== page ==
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Welcome to Big Sur, the most beautiful 90-mile stretch of coast in the world. The breathtaking wilderness and amazing views make for the perfect place to hike, backpack, camp, and so more! It’s and outdoor enthusiast paradise.
Whether this is your first camping trip or your hundredths, we want to make sure that you do Big Sur right, that is why we have written this comprehensive Big Sur camping guide for you.
Our Big Sur camping guide covers the following topics:
- 1 Best Time to Visit Big Sur
- 2 Best Places to Camp in Big Sur
- 2.1 1. Free Camping in Big Sur
- 2.2 2. Tent & Rv Camping in Big Sur
- 2.3 + Andrew Molera State Park
- 2.4 + Pfeiffer Big Sur State Park
- 2.5 + Julia Pfeiffer Burns State Park
- 2.6 + Limekiln State Park
- 2.7 + Kirk Creek Campground
- 2.8 3. Luxury Camping / Glamping in Big Sur
- 2.9 + Treebones Resort
- 2.10 + Fernwood Campground and Resort
- 3 Best Hotels in Big Sur
- 4 Best Hikes in Big Sur
- 5 Best Things to Do in Big Sur Besides Hiking
- 6 Things to Watch Out For in Big Sur
- 7 What to Pack for a Big Sur Camping Trip
- 8 Where to Eat in Big Sur
- 9 Informasi Tempat Wisata Alam di Dunia
Best Time to Visit Big Sur
The high season stretches from April to October, but Big Sur is gorgeous all year-round, so no matter when you visit you’re always in for a treat. If the forecast is clear, then it’s the perfect time to visit and go camping in Big Sur.
Just keep in mind that Big Sur is wildly popular on the weekends, so if you’re looking to avoid the crowds then it’s best to visit during the week.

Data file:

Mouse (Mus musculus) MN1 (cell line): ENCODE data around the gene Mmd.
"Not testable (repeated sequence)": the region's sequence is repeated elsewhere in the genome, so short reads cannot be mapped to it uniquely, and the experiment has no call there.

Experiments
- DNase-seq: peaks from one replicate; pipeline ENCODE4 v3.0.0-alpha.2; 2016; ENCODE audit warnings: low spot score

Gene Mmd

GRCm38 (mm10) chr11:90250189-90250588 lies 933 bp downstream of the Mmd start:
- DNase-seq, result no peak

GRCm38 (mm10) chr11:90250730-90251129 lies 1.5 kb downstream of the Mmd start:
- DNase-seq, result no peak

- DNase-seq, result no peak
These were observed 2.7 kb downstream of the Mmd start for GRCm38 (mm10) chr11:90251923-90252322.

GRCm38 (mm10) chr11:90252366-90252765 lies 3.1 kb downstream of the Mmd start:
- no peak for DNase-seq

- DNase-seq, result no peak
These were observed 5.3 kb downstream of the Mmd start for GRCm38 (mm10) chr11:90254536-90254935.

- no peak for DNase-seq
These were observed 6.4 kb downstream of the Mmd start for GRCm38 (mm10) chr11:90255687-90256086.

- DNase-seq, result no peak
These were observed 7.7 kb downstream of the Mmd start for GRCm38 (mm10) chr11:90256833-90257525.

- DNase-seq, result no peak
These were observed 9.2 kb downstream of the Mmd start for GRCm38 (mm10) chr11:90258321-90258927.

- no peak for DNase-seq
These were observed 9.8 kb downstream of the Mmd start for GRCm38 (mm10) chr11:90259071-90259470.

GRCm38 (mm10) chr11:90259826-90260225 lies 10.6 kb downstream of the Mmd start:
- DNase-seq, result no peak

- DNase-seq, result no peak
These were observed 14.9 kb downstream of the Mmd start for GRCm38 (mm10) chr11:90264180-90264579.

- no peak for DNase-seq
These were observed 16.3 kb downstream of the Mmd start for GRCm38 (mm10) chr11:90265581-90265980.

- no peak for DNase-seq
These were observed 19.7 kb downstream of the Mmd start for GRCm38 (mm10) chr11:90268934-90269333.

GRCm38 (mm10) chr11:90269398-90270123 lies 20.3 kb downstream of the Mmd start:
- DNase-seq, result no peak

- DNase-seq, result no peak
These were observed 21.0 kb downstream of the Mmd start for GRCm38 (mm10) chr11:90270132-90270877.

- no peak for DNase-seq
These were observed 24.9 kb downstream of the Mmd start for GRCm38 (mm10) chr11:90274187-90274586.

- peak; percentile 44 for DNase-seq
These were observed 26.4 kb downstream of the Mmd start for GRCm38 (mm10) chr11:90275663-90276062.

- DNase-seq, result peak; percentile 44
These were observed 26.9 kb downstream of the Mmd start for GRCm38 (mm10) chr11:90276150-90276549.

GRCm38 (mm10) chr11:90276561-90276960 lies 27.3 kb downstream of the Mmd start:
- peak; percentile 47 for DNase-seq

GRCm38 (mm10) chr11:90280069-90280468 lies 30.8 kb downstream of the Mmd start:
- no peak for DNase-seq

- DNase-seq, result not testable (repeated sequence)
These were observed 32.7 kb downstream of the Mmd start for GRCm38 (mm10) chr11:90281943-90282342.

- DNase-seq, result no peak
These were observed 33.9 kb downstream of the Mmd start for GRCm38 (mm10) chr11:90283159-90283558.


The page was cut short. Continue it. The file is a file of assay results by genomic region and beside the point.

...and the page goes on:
Best Places to Camp in Big Sur
With so many camping options available, it can be quite difficult to figure out where to camp in Big Sur. But don’t worry, we have handpicked the best campsites in Big Sur for you. From luxury camping cabins to RV camping spots, here are the best places to camp in Big Sur.
1. Free Camping in Big Sur
Want to save money on a campsite? Here’s the secret to free camping in Big Sur. Several national parks allow visitors to camp for free along the forest service roads, provided you follow basic guidelines. Before you head out, check out some available service roads based on where you want to go. Once you arrive all that’s left to do is pitch a tent.
In Big Sur, Los Padres National Forest stretches through the entire region and has countless great spots where you can pitch a tent. The southern part of the forest has some of the best camping in Big Sur, but some of the roads we most recommend are Los Burros Road, Plaskett Ridge Road, and Nacimiento-Ferguson Road. If you’re visiting on the weekends or during busy season, it’s best to arrive in the early afternoon. You may have to drive a little while to find an open spot, but it will be worth it.
2. Tent & Rv Camping in Big Sur
Big Sur campgrounds are popular options when looking for the best place to camp in Big Sur, hence why many of them are booked almost six months in advance. With some surrounded by gorgeous forest and others boasting stunning ocean views, here are some of the best tent & RV camping options you’ll find in Big Sur.
+ Andrew Molera State Park